In the fine print of credit card agreements and bank deposit agreements, banks and credit card companies frequently require consumers to agree to give up their right to sue the bank in court-even for serious violations of consumer rights-and submit any claims to arbitration. In July, the Consumer Financial Protection Bureau adopted a rule placing a rather mild restriction on such agreements-they could not prevent consumers from filing or joining class action lawsuits. However, a joint resolution has been proposed in Congress to block the rule under the Congressional Review Act, a law that provides an expedited process for Congress to overrule regulations issued by agencies of the executive branch. The resolution has already passed in the House of Representatives and is pending in the Senate.
By requiring consumers to arbitrate any claim and to give up their right to file or join class action lawsuits, a bank can make it unfeasible for consumers to hold them to account when the bank rips off numerous customers by a small amount each. For example, when Wells Fargo was caught opening fraudulent bank accounts, about 85,000 customers were charged $2 million in bogus fees-but because each of the customers was subject to an arbitration agreement and could not join together to file a class action, each would have been forced to resort to expensive, separate arbitration to recover their few hundred dollars in fees.
Cases like these are exactly why the law allows for class action lawsuits, and arbitration agreements with class action waivers subvert that purpose. While Congressional critics of the CFPB rule complained of “overregulation,” an undue interference in the free market. However, a free economy cannot function unless its participants can trust that disputes will be fairly decided. It is hard to make a bargain when you have to wonder whether your bargain will be enforced, or whether the other guy can defraud you without consequence. This requirement is not met by an arbitrator who is paid by one of the parties, whose decisions are made in secret, and whose decisions are not subject to review by a higher court.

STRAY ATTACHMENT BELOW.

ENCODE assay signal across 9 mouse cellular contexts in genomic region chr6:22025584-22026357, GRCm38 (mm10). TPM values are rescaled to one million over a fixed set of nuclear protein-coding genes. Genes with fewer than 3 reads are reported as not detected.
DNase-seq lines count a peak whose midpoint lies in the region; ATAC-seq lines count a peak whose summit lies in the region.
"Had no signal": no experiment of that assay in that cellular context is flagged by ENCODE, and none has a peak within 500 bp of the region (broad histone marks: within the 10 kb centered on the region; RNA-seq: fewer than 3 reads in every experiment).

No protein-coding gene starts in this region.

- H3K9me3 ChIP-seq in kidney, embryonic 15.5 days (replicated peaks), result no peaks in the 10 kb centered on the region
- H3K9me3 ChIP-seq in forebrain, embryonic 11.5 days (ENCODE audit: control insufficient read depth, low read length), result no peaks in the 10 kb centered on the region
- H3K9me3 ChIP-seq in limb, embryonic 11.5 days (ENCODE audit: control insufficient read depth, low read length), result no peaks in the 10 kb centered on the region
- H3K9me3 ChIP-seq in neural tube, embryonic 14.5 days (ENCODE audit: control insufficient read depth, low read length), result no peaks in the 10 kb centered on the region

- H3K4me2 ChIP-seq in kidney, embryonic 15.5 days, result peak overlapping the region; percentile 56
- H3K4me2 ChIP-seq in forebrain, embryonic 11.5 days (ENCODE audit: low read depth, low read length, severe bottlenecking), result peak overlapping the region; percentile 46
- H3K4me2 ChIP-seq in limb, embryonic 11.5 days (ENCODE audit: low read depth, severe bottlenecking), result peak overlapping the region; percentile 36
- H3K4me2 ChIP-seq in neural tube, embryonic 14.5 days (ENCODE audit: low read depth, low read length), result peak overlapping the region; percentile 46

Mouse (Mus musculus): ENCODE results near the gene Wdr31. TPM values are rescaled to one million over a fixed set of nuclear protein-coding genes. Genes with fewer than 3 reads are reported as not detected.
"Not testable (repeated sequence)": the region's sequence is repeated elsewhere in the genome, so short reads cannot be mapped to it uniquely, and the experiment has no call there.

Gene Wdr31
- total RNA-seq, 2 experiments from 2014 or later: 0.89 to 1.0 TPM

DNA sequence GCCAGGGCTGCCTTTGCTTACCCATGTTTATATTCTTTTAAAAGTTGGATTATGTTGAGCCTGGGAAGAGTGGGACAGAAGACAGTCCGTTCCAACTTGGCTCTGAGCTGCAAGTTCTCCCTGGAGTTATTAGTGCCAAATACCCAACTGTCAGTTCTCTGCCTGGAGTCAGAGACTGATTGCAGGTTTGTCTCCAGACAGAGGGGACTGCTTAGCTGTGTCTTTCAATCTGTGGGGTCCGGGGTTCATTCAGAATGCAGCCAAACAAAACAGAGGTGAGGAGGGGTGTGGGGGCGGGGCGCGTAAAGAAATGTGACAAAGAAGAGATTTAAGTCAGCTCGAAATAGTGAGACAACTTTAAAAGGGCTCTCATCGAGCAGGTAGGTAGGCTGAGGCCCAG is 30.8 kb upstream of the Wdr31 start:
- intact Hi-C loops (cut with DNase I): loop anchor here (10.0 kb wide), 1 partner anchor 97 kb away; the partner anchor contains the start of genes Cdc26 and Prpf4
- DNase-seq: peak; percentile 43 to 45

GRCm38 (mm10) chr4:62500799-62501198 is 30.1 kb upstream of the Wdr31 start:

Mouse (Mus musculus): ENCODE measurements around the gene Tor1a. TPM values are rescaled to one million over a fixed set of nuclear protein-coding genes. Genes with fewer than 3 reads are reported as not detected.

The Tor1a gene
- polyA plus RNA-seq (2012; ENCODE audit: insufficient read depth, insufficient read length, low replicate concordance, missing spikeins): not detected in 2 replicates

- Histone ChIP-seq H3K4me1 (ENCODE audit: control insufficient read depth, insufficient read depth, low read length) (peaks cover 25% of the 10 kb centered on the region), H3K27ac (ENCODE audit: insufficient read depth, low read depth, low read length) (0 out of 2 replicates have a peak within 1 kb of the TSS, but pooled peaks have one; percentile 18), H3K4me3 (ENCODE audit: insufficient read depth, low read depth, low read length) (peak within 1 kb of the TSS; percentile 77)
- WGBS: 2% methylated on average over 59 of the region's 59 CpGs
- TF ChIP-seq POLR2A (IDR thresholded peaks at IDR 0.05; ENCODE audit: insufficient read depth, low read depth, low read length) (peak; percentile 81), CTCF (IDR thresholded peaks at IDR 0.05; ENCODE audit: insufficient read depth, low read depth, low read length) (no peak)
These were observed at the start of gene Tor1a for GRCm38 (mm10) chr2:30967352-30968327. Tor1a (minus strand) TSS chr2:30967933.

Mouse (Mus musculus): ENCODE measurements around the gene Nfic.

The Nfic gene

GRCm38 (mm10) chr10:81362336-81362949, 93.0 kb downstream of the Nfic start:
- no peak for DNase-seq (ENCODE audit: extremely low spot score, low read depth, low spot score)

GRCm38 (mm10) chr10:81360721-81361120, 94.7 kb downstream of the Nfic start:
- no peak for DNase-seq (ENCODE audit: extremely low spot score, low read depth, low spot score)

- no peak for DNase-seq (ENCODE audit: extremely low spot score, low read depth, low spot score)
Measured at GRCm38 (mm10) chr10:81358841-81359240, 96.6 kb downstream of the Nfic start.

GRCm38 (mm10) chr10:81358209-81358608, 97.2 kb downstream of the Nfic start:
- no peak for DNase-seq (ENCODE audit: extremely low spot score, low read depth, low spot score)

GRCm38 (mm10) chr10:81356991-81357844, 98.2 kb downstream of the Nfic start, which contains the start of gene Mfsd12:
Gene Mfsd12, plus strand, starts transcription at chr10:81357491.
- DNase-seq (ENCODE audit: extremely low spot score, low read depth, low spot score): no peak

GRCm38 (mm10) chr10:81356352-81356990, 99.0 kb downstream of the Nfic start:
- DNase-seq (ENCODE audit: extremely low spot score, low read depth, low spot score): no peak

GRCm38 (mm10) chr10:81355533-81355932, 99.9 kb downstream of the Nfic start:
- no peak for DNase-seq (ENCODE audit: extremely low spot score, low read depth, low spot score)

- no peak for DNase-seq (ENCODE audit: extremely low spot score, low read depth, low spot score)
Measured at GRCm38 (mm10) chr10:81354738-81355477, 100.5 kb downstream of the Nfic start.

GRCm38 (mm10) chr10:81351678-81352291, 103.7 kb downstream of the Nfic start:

This is why adjudication of private disputes is an essential role of government, and why it is protected in both the federal constitution and in state constitutions. State constitutions have always protected it in the strongest terms, requiring that it be “held sacred” or “remain inviolate.” Alexander Hamilton recognized in Federalist No. 83 that the lack of a guarantee of trial by jury in civil cases-“the very palladium of free government,” as he put it-was the most prominent objection to the adoption of the Constitution. This led to the right ultimately being protected under federal law by the 7th Amendment.
Sadly, this right has been eroded by the adoption of the Federal Arbitration Act in 1925 and the Supreme Court’s expansive interpretation of that statute in the 1984 case Southland Corp. v. Keating. Critics in Congress have argued that the CFPB lacks the authority to make this rule because it violates the constitutional principal of separation of powers. They may be right, but Congress could also serve the Constitution and its guarantee of the civil jury trial by amending or repealing the Federal Arbitration Act. An attempt to do so-the Arbitration Fairness Act-is before both houses of Congress and would prohibit enforcement of predispute arbitration agreements in employment, consumer, antitrust, or civil rights cases. This law has not been given a vote, however, and the infringement of millions of American citizens’ constitutional rights to a civil jury trial continues.